The Sukkur Barrage, officially named the Lloyd Barrage, on the Indus about three miles below Sukkur Gorge, is the pride of Pakistan irrigation system. It is the largest system of its kind in the world. It is the backbone of the economy of the entire country, providing, through its network of canals, irrigation to an area of 7.63 million acres, approximately 25 percent of the total canal irrigated area of the country. The Nara Canal, which is one of the seven canals absorbing the run off from this barrage, is the largest in the country, carrying a discharge almost equal to that of the River Thames. Its bed width is 346 and a half times that of the Suez Canal. It is not a man made Canal, but the south western arm of the Hakro, the Lost River of the Indian Desert. The idea of a barrage at Sukkur was first conceived by Lieutenant J.G Fife in about 1855, but a complete scheme was not made for another sixty years. Sir Arnold Musto, an engineer, was then appointed to develop the project. His plans were submitted to the Government of Bombay, and in April 1923 the Secretary of State for India sanctioned the project at an estimated cost of Rs 200 million. Work started in January 1925 and was completed by 31 December 1931. An unanimous resolution of the District Local Board was passed that the barrage be named after Sir George Lloyd, the Governor of Bombay, who had taken an active interest in the scheme.The barrage comprises sixty six spans, each sixty feet wide and each divided into three sections by the two divided wall on its upstream. The right pocket, the left pocket, and the main weir have five, seven, and fifty – four spans respectively. The central section is further divided into six bays of nine spans each. These bays are separated from each other by abutment piers that are twenty-five feet thick and ninety-seven feet long. An ordinary pier is ten feet wide and seventy seven feet long. Abutment pier number 32, which is one hundred and ninety feet long, has eight pipes for indicating uplift pressures. The weir bays have upstream floor at Reduced Level (R.L) 176.0 with no crest, and the downstream floor slopes to R.L 172.39 in a gradient of in 70 up to the of the flexible talus. There is a lower bridge with a sixteen-foot roadway enabling vehicles to drive between the two banks. The bridge is just under a mile in length. Masonry walls joined to the abutment of the barrage on either bank enclose the main regulators of the various canals. Thirty two thousand laborers worked year-round on the project. In addition, a total of seven thousand men were employed daily to work on the large, medium, and small-size machines. Primitive methods, including bullocks drawing a metal edged board scoop, were used side by side with huge machines each excavating seventy-four tons of earth per minute. The total amount of earthwork done came to 569 crore (5,690,000,000) cubic feet, of which 312 crore cubic feet were excavated by machines and the rest by human labour.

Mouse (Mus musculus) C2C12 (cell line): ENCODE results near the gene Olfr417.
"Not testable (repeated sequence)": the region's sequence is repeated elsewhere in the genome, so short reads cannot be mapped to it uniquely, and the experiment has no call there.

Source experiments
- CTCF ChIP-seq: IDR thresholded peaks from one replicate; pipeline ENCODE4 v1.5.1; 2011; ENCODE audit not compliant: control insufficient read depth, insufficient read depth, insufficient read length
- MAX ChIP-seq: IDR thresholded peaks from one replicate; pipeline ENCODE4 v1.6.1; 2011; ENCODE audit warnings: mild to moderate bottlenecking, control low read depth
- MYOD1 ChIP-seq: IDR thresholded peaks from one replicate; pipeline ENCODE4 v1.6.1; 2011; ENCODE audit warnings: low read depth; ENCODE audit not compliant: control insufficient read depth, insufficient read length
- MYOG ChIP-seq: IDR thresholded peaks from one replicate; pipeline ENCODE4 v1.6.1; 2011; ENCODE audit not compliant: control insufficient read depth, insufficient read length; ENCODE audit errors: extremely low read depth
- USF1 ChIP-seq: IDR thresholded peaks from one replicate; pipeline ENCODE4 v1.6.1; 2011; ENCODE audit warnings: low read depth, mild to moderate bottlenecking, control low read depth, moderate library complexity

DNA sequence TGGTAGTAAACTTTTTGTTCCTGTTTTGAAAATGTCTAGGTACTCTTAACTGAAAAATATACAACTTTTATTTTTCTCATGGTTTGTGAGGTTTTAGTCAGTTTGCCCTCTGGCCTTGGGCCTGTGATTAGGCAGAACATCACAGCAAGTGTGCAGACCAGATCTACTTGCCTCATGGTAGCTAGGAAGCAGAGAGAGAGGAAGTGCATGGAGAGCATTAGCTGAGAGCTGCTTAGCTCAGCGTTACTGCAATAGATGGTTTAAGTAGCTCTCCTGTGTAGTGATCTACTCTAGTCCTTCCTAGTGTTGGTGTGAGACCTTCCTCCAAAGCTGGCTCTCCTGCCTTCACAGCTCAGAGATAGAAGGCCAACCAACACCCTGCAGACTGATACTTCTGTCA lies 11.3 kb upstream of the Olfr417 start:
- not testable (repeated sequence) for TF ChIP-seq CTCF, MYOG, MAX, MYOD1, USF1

There are four off take canals on the left bank

CanalGross command area (in acres)Length (in miles)
Rohri canal2,956,51810.00
Eastern Nara2,176,49424.00
Khairpur Feeder East531,11010.00
Khairpur Feeder West409,1212.40

There are three off take canals on the right bank

CanalGross command area (in acres)Length (in miles)

On Wednesday, 13 January 1932, His Excellency the Viceroy of India graced the opening ceremony. Activities began at 10.50 a.m. with the Viceroy s tour of the barrage and the left bank canals, after which the Viceroy threw the switch operating the regulator gates and declared the canals open. At noon, a special lunch was served at the residence of the superintending engineer of Northern Sindh Circle.On 9 April of that year a memorable dinner was held at the Karachi Club, given on behalf of the people of Sindh to celebrate the successful completion of the Lloyd Sukkur Barrage and canals. Two elaborate menus were served, including one vegetarian, but the most striking feature was the table plan: the top table represented the Barrage, and five offshoots represented the Nara, Rohri, Dadu, Rice, and Northwestern Canals. Opposite each canal sat its engineer in charge, while the guests of honor, six Charlton Harrison and Sir A.K. Musto, the legendary executive engineer, sat in the middle of the barrage. The Golden Jubilee was celebrated in some style on 30 and 31 March 1982, with a lunch, a dinner, and speeches. The guest of honor was the Governor of Sindh for whom the throne of the ex-ruler of Khairpur State was specially sent for and Sir Arnold Musto s two daughters attended as guests of the Provincial Government. At about the same time, it became apparent that the gates of Sukkur Barrage had lost their utility , and a project involving Rs: 482 million was planned to replace fifty-five of the sixty-six gates, to be launched in fiscal year 1986-7, and completed by 1992. Besides the replacement of the barrage gates, the central leaves of the gates of the canal head regulators were also to be replaced. The upper and bottom leaves of the gates did not need replacement. The British Government, which had funded the barrage in 1932, agreed to provide a foreign exchange component for the financing of the replacement work. These gate and the central system were to be designed and fabricated in the United Kingdom, by an agency which had agreed to provide the necessary materials, but the fabrication of the gates was to be carried our in Pakistan using expertise acquired from the UK. In the event, work on the project did not start until 1990, by which time the cost had risen to Rs: 612 million, but it was completed in 1993.

Sukkur Barrage, officially named the Lloyd Barrage
Sukkur Barrage, officially named the Lloyd Barrage

Note: 33 thirty three regulator gates in the range of Rohri and thirty three regulator gate in the range of Sukkur District.

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